The crux is speed. Stroke cuts blood supply to the brain, but can happen in two ways – by clot or by bleeding. In the former case, you can give clot-busting thrombolysis, but giving that to a person with a bleed could kill them. To establish which it is, you need to do a brain scan. But for thrombolysis to be effective, it must be given as soon as possible. Every minute counts. In the NHS, it is only licensed for use in the first four and a half hours, and even that is an extension.
So the gold standard is ‘essentially very fast access to detailed scanning, followed by thrombolysis, if you’ve got a clot, or neurosurgery, and the ability then to provide intensive treatment and rehabilition with highly qualified support services. So very fast access to specialist centres 365 days a year, 24 hours a day.’
As Shani Shamah, who has written a fundraising book about her experience, describes it, ‘When I arrived at the hospital, the ambulance had called ahead, the doors were open, the stroke team were ready, I went straight into the HASU. Everything happened so fast I would almost have liked a break to ask questions.’
Achieving that standard in a financially feasible way meant closing dozens of stroke units and centralising care into a few Hyper-Acutes. As Dame Carnall says: ‘The model of care wasn’t difficult to define, the thing that was difficult was to decide: how many HASUs should we have? And how should those centres connect such that the whole of London’s population is within half an hour of blue-light access?’
They concluded that they needed eight and, by analysing travel times, where they should be. That meant putting elite units in bad hospitals and closing the best-forming unit in London, at St Thomas’s. Then the fight began.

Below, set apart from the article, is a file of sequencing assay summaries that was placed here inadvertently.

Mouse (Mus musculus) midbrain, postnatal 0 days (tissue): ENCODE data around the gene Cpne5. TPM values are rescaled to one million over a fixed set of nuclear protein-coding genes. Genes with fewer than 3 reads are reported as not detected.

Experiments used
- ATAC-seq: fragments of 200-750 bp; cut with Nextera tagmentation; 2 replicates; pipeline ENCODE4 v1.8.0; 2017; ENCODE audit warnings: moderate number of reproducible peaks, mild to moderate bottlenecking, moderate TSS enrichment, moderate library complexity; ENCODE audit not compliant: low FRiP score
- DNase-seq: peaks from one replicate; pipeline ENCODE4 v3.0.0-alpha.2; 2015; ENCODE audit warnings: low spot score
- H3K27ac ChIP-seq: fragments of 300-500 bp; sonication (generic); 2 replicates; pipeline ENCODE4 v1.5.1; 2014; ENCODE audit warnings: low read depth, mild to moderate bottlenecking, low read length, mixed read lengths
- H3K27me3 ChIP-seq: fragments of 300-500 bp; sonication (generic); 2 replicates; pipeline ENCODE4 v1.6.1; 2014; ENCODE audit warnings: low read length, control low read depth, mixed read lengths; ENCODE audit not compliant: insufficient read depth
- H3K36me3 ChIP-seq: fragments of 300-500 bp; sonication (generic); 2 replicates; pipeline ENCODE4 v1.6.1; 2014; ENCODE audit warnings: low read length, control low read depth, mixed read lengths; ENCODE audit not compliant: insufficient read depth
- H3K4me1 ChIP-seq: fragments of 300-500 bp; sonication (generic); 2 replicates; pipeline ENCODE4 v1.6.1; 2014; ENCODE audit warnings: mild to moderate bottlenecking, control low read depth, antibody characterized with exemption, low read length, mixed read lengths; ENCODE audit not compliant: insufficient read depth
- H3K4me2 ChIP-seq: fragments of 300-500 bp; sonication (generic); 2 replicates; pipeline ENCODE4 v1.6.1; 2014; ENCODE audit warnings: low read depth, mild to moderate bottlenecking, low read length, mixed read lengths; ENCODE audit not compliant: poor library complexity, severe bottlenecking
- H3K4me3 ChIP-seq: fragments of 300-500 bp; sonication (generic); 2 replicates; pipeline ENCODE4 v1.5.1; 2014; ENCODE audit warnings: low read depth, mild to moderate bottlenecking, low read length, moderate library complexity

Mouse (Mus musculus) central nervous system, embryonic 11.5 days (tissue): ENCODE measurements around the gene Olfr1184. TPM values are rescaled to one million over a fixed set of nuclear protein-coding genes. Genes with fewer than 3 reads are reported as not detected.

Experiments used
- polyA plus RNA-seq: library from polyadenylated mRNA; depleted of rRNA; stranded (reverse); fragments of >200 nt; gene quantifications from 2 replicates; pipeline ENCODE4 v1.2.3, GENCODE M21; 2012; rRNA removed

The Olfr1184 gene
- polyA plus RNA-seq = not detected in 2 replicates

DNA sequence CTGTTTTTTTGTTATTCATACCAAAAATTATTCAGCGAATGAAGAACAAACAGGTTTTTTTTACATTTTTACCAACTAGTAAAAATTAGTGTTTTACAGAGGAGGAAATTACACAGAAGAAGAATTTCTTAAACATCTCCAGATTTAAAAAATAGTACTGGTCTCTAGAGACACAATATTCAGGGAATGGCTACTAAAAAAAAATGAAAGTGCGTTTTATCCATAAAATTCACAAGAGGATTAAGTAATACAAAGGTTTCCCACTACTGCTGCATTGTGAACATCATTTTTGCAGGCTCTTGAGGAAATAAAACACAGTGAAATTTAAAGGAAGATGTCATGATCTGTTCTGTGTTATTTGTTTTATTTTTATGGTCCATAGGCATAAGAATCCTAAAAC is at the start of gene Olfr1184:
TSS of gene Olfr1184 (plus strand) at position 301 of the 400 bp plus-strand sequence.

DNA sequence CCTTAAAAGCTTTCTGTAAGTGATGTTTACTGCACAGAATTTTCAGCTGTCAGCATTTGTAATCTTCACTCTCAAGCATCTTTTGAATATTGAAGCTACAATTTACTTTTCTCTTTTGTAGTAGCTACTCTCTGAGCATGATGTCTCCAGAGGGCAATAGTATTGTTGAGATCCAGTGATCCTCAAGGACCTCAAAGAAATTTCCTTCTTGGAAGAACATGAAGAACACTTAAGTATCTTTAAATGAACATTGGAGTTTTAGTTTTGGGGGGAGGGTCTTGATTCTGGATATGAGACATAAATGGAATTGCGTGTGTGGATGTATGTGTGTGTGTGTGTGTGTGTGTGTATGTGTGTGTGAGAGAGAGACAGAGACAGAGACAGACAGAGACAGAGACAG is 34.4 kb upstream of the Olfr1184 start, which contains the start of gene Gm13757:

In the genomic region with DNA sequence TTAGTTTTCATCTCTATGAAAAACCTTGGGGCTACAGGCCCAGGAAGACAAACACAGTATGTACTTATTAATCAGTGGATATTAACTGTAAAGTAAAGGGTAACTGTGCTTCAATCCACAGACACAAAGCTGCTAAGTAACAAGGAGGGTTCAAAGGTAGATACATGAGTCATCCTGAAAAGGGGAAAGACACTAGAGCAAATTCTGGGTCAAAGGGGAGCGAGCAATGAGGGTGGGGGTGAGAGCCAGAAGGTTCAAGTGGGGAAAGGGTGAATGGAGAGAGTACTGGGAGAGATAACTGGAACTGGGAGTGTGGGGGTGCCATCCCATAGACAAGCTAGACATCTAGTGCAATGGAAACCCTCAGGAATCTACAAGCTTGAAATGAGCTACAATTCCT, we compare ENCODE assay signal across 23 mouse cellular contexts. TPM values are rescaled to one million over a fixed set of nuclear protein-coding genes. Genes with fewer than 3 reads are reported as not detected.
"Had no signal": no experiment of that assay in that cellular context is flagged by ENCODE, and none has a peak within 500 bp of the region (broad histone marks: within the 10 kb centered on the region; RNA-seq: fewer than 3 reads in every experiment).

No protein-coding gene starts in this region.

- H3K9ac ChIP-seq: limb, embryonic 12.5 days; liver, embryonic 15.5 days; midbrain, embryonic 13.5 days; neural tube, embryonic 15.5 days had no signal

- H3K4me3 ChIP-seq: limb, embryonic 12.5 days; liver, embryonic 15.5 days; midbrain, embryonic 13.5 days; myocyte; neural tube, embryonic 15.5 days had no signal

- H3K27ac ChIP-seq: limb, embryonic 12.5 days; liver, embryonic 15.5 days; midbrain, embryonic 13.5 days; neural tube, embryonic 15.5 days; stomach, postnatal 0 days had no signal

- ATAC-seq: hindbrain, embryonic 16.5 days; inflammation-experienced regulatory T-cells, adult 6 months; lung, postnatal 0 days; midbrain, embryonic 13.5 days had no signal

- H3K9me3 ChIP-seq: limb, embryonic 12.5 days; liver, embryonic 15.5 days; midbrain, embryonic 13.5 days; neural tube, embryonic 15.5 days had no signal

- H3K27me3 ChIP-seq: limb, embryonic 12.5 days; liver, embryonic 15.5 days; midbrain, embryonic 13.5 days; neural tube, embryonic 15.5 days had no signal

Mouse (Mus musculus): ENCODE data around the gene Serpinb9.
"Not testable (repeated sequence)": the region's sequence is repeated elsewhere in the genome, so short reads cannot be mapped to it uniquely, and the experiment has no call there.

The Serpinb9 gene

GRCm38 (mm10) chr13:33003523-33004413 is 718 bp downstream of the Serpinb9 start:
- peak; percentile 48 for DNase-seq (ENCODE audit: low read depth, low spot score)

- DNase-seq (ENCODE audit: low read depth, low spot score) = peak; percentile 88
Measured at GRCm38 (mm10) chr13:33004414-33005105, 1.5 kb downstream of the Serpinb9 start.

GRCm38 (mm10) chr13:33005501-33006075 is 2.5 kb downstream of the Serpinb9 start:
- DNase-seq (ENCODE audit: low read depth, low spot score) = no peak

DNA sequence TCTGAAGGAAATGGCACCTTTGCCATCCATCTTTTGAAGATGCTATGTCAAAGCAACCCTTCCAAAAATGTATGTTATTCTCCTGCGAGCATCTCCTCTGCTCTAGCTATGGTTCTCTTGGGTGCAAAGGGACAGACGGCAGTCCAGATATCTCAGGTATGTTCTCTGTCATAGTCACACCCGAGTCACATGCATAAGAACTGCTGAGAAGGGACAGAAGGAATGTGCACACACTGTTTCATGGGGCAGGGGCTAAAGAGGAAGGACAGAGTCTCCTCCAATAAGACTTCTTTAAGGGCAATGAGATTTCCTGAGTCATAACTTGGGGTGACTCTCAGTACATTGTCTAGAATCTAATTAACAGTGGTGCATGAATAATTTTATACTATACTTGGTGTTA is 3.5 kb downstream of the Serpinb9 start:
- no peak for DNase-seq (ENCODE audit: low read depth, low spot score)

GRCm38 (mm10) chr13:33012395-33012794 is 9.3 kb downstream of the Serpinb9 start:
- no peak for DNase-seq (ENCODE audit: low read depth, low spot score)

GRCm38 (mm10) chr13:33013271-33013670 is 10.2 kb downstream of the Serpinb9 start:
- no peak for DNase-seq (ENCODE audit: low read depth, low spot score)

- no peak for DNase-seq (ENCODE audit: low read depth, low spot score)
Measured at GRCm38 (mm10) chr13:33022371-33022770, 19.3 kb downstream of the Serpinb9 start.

The fight, and why it was won
Opposition came in many forms. Members of Parliament resisted the closure of stroke units in their constituencies. Clinicians resisted being told they would have to specialise at the expense of other work.
There was resistance from doctors who opposed closing the flagship unit at St Thomas’s. Dame Carnall remembers them asking, ‘“Why is eight the magic number? Why can’t we have nine?” The reason you can’t have nine is that there are several that have got a case to be the ninth, and that would mean we’d probably end up with 14. Then you’re talking about dispersing a specialised service into too many different centres, and they’d never be able to support the quality of staff and everything else that you need.’
Dame Carnall identifies four elements that allowed her and her team to overcome this opposition:
1) A watertight case for change
Although she emphasises that it was vital to have a persuasive narrative as well as just statistics, she says: ‘It was like a gateway process; do you agree that Lord Darzi’s report is a good case for change? “Yes.” Do you agree that we can’t do it all? “Yes.” Do you think we should prioritise? “Yes.” Is this a reasonable process of prioritisation: where are we killing people unnecessarily, where are people suffering disabilities and where do we know what good looks like, do you think it’s in these areas? “Yes we do.”
‘The whole thing is like a series of gates. Do you agree that this is the model of care? “Yes.” Do you agree we should have eight HASUs (here’s the evidence). “Yes.” OK, these are the eight then. “No.” And that’s self-interest.’
2) A powerful alliance
The most important allies were clinicians like Lord Darzi who could make the case and bring along ‘laggard’ colleagues. But Dame Carnall’s team also secured the support of patients’ groups, particularly the Stroke Association, and the heads of local administrations. As the alliance grew, so did its momentum.
There were pivotal figures, such as Professor Tony Rudd, who ran that flagship stroke unit at St Thomas’s and had invested his entire career in it. Says Dame Carnall, ‘Tony decided that he would become clinical director for the programme, having been the leader of the best-performing hospital and one that was, as it were, losing out. The fact that he was committed was a tipping point.’ He is now clinical director for stroke nationwide (as well as a Commander of the British Empire) and is known, to his displeasure, as ‘England’s stroke tsar’.